Top 10 year-end fundraising strategies

Gail Perry
Gail Perry

Gail Perry

The fall fundraising rush is upon us. You are probably deep in your year-end fundraising campaign. And this December should be a big one.

The fundraising outlook for year-end is looking more positive. Donors who were reluctant to give earlier this year seem to be feeling more generous right now.

This year your year-end campaign needs to be the best ever. Here are my Top 10 Strategies that will help you zoom past your year-end goals.

1. Identify the 10-15 major donors who have yet to give in ’09. Go see them personally, find out what is on their minds, and ask them for another commitment this year. This could be the one single thing that catapults your fundraising for the year.

2. Identify 50-100 donors and make face-to-face calls on them to ask them for their year-end gifts. If you can’t do 50 personal visits, then do 40, or 30. Enlist your volunteers to help. But you must include personal one-on-one “asks” in your year-end fundraising strategy if you want to zoom past your goal.

3. Don’t let reluctant volunteers hold you back. Some volunteers are saying, “Let’s just ease off the personal visit because of the recession.” Here’s what you say back: “When is it ever a great time to ask for money? There’s too much at stake. We have to ask now.”

4. Warm up your donors before the ask. Send your donors an e-mail saying, “I want you to be the first to know that we will launch our year-end campaign next week. Our goal is X. The theme is Y. The deadline is December 31…You will receive a letter describing the campaign, and I hope you will pay close attention and respond.”

5. Don’t forget to add to your prospect list. Include your suppliers and vendors, your volunteers, past board members, capital campaign donors, and even your clients themselves.

6. Use a visual and emotional hook in your appeal letter. Use a visual metaphor such as a lunch box (food for the hungry) or a diploma (for scholarships). Don’t begin your letter with “For 20 years the xxx organization has lovingly served xxxx people in our community.” (Yawn!) Instead start like this: “Little Johnny Smith woke up Monday morning, hungry again.” Makes you want to keep reading, doesn’t it?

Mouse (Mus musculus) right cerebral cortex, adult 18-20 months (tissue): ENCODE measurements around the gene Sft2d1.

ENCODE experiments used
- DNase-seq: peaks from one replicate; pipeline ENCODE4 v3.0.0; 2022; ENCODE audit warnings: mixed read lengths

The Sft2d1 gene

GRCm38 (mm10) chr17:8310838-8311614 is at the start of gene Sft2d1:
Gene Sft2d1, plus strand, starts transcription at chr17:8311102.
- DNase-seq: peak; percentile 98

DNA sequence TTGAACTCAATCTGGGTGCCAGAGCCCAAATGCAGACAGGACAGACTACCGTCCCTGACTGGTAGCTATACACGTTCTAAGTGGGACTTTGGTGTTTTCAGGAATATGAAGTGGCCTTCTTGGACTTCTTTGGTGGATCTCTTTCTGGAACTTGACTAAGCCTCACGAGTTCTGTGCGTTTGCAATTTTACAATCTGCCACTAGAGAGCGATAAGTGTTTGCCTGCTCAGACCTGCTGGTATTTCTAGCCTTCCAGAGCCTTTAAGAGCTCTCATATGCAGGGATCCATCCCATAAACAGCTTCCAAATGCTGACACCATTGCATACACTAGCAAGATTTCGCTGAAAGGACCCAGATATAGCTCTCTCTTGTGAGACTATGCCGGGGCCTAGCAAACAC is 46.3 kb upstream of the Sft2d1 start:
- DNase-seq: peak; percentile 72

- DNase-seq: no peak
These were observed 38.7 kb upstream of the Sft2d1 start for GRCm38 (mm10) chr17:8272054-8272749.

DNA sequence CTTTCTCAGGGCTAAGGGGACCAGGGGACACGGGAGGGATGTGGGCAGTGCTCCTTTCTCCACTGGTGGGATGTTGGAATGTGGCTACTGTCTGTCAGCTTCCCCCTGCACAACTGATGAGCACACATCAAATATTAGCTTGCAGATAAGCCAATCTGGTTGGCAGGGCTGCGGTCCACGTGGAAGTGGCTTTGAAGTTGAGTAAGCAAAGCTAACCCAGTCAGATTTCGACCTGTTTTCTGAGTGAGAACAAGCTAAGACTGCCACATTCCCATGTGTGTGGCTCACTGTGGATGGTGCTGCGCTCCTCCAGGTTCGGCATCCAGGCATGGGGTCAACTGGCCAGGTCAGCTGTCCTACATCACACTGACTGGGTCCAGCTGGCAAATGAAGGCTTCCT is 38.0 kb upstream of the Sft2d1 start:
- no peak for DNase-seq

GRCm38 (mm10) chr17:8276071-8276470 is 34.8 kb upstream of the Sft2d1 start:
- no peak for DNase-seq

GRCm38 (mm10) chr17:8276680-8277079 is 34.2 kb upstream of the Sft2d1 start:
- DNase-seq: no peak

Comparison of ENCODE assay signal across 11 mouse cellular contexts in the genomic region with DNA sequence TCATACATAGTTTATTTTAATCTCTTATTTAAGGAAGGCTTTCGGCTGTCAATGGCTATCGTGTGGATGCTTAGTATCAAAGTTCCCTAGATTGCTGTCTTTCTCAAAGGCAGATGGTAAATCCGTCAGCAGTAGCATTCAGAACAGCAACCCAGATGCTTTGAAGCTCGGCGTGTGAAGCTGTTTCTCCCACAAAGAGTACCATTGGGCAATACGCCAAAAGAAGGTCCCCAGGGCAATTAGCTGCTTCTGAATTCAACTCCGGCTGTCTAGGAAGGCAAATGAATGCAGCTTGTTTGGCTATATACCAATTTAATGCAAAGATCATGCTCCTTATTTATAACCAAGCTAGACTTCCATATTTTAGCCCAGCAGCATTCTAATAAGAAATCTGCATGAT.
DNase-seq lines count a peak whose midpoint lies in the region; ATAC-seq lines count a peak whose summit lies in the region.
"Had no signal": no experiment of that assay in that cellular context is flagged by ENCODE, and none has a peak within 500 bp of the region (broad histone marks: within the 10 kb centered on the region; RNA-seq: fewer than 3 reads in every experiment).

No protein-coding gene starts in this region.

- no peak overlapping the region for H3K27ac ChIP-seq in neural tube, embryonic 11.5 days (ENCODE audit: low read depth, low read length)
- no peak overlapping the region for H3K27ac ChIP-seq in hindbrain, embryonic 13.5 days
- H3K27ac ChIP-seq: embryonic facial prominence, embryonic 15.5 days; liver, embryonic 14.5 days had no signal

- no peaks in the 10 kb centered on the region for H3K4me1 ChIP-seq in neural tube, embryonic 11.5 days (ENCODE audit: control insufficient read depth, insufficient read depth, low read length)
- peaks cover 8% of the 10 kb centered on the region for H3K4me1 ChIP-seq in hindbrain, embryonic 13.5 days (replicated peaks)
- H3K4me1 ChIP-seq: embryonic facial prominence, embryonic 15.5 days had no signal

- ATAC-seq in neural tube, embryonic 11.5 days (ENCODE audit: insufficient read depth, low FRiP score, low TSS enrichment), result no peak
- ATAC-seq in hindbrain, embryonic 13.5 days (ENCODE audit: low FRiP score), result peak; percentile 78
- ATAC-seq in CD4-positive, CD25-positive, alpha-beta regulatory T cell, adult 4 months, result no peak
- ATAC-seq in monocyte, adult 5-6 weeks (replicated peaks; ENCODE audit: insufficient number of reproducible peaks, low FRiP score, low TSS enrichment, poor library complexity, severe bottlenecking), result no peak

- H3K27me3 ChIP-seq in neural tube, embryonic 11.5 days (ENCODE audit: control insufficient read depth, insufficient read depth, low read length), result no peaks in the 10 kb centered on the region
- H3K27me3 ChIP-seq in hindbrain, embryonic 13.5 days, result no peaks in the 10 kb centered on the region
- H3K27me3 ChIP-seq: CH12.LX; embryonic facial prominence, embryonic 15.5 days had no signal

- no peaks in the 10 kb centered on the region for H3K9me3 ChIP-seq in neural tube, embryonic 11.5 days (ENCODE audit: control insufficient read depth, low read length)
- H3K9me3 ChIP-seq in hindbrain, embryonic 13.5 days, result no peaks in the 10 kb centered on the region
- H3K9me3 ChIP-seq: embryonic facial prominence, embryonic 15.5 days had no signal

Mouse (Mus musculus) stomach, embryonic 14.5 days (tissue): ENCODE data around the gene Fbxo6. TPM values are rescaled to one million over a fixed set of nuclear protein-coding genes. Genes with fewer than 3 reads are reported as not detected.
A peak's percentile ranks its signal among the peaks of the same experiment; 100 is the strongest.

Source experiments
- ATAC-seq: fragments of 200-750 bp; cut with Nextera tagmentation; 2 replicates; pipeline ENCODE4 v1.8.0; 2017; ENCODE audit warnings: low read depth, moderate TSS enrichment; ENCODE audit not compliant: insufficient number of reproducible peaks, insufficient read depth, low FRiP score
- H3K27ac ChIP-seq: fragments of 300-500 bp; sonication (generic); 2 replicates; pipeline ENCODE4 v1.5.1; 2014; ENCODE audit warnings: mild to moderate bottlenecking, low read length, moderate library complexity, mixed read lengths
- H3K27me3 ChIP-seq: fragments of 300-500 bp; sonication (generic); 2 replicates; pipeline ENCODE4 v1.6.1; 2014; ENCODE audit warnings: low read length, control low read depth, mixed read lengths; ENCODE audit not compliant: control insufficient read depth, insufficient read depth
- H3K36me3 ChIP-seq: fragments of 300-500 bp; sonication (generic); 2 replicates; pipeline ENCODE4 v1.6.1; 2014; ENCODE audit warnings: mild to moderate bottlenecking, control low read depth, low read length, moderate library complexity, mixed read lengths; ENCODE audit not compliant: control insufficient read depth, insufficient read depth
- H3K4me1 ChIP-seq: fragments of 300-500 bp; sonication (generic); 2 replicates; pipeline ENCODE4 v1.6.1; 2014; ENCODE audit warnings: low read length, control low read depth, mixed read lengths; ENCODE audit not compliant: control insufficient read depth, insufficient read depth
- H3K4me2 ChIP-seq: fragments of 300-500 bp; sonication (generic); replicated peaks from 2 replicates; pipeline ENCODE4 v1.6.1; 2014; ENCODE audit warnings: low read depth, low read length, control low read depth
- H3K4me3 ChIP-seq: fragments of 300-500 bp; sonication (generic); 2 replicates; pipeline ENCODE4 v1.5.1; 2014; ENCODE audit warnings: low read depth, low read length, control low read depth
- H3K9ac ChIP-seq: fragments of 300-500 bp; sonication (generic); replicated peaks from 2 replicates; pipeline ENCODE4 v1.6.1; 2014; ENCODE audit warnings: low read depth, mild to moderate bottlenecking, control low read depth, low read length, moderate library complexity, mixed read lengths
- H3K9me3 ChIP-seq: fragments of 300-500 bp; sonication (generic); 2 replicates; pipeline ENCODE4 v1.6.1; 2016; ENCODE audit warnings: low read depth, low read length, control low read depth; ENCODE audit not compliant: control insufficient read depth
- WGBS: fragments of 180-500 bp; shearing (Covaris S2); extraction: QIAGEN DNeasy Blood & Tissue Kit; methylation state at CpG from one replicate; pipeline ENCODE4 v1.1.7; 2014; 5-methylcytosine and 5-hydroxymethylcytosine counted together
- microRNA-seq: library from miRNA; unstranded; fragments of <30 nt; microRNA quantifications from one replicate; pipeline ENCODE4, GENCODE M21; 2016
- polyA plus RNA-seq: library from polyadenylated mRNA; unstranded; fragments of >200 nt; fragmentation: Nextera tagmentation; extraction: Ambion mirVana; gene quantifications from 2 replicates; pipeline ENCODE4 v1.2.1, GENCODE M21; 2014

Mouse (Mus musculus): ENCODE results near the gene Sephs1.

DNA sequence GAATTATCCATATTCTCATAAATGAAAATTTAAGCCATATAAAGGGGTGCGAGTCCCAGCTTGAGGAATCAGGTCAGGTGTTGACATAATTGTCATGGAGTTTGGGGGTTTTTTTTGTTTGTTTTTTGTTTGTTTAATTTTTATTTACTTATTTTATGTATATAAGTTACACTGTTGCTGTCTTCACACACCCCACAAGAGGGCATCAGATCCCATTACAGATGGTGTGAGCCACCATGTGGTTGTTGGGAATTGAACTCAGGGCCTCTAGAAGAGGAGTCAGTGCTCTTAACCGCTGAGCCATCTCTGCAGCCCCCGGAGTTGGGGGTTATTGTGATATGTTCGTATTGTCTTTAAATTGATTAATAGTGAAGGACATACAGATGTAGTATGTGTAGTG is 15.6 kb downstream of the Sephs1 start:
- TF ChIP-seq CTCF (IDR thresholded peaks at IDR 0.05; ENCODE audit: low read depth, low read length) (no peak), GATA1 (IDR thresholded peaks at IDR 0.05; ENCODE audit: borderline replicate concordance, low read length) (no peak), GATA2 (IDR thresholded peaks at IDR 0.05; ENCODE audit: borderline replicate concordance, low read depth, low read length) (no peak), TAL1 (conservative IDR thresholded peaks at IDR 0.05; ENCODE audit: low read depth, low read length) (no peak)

7. Make your appeal letter attractive and easy to read. Use white space. Short sentences. Short paragraphs. Action verbs. Pictures. Boldface headings. Wide margins. Make it readable by someone who is just skimming. Use the pronoun “you” liberally.

8. Make your solicitation obvious and easy to find. Place it in the very front of the third or fourth paragraph. And in the first few words of a sentence. By all means, don’t bury it at the end of a paragraph deep at the end of a sentence. Then most readers will totally miss your “ask” because they only skim the first part of any paragraph. And, of course, always ask for a specific amount.

9. Follow up the appeal letter with a phone call. A call can double your response. If you only send out one appeal letter, you can expect your return to be only about 15 percent. Keep communicating with non-responders until December 31.

10. Plan one or two e-mail follow-ups the very last two days of December. Studies show that 40 percent of online donors make their gifts in December, and another 40-60 percent of those donations are made December 30 and 31. That means your Web site needs to be updated and snappy, with a great big “donate now” button.

Gail Perry is the author of “Fired Up Fundraising: Turn Board Passion into Actionand founder of Gail Perry Associates, a Raleigh, North Carolina-based consulting and training firm. She has just spent the last month interviewing nine of the country’s top fundraising pundits and creating the  09 Year-End Fundraising Strategy Telesummit,  She thanks Kim Klein, Laura Fredricks, Mal Warwick, and Simone Joyaux for sharing these and many other year-end fundraising strategies.

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